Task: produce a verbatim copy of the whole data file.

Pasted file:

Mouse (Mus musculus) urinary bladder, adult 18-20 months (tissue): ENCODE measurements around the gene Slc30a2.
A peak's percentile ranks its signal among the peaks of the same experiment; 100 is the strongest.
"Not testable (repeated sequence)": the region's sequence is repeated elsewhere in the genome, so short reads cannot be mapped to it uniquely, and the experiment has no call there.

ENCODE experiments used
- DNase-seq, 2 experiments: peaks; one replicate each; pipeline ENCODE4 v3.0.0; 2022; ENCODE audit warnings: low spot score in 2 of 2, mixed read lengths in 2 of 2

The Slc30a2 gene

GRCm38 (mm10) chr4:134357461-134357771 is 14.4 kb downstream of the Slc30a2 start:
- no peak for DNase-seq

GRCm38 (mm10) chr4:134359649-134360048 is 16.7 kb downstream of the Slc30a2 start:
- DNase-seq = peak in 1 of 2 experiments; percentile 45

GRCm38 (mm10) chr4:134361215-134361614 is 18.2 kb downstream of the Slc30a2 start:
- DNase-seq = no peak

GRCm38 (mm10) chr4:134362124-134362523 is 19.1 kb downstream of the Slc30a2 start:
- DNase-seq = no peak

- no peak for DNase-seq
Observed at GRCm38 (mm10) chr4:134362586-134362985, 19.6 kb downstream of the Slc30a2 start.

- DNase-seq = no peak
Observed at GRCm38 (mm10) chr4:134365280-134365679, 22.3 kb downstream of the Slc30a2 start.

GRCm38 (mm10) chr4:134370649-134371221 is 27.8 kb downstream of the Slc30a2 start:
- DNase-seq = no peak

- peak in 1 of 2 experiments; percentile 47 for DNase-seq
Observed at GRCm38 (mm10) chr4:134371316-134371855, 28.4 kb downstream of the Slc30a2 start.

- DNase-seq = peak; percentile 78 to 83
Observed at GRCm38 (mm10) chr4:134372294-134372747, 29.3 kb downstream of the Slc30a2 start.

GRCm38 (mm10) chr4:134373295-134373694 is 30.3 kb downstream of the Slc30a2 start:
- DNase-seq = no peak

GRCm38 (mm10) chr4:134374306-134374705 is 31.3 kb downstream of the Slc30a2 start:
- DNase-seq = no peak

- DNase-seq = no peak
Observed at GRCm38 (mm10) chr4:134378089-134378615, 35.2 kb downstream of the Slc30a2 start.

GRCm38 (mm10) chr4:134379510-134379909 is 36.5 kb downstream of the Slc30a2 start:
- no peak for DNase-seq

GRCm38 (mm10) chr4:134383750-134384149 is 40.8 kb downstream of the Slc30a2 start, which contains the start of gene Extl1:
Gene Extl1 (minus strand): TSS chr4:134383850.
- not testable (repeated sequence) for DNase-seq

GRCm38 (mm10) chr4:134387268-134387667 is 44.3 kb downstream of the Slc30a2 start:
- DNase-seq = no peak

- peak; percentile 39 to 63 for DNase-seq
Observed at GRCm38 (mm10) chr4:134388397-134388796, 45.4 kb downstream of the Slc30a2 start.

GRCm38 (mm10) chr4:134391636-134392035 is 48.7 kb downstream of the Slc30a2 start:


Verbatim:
Mouse (Mus musculus) urinary bladder, adult 18-20 months (tissue): ENCODE measurements around the gene Slc30a2.
A peak's percentile ranks its signal among the peaks of the same experiment; 100 is the strongest.
"Not testable (repeated sequence)": the region's sequence is repeated elsewhere in the genome, so short reads cannot be mapped to it uniquely, and the experiment has no call there.

ENCODE experiments used
- DNase-seq, 2 experiments: peaks; one replicate each; pipeline ENCODE4 v3.0.0; 2022; ENCODE audit warnings: low spot score in 2 of 2, mixed read lengths in 2 of 2

The Slc30a2 gene

GRCm38 (mm10) chr4:134357461-134357771 is 14.4 kb downstream of the Slc30a2 start:
- no peak for DNase-seq

GRCm38 (mm10) chr4:134359649-134360048 is 16.7 kb downstream of the Slc30a2 start:
- DNase-seq = peak in 1 of 2 experiments; percentile 45

GRCm38 (mm10) chr4:134361215-134361614 is 18.2 kb downstream of the Slc30a2 start:
- DNase-seq = no peak

GRCm38 (mm10) chr4:134362124-134362523 is 19.1 kb downstream of the Slc30a2 start:
- DNase-seq = no peak

- no peak for DNase-seq
Observed at GRCm38 (mm10) chr4:134362586-134362985, 19.6 kb downstream of the Slc30a2 start.

- DNase-seq = no peak
Observed at GRCm38 (mm10) chr4:134365280-134365679, 22.3 kb downstream of the Slc30a2 start.

GRCm38 (mm10) chr4:134370649-134371221 is 27.8 kb downstream of the Slc30a2 start:
- DNase-seq = no peak

- peak in 1 of 2 experiments; percentile 47 for DNase-seq
Observed at GRCm38 (mm10) chr4:134371316-134371855, 28.4 kb downstream of the Slc30a2 start.

- DNase-seq = peak; percentile 78 to 83
Observed at GRCm38 (mm10) chr4:134372294-134372747, 29.3 kb downstream of the Slc30a2 start.

GRCm38 (mm10) chr4:134373295-134373694 is 30.3 kb downstream of the Slc30a2 start:
- DNase-seq = no peak

GRCm38 (mm10) chr4:134374306-134374705 is 31.3 kb downstream of the Slc30a2 start:
- DNase-seq = no peak

- DNase-seq = no peak
Observed at GRCm38 (mm10) chr4:134378089-134378615, 35.2 kb downstream of the Slc30a2 start.

GRCm38 (mm10) chr4:134379510-134379909 is 36.5 kb downstream of the Slc30a2 start:
- no peak for DNase-seq

GRCm38 (mm10) chr4:134383750-134384149 is 40.8 kb downstream of the Slc30a2 start, which contains the start of gene Extl1:
Gene Extl1 (minus strand): TSS chr4:134383850.
- not testable (repeated sequence) for DNase-seq

GRCm38 (mm10) chr4:134387268-134387667 is 44.3 kb downstream of the Slc30a2 start:
- DNase-seq = no peak

- peak; percentile 39 to 63 for DNase-seq
Observed at GRCm38 (mm10) chr4:134388397-134388796, 45.4 kb downstream of the Slc30a2 start.

GRCm38 (mm10) chr4:134391636-134392035 is 48.7 kb downstream of the Slc30a2 start: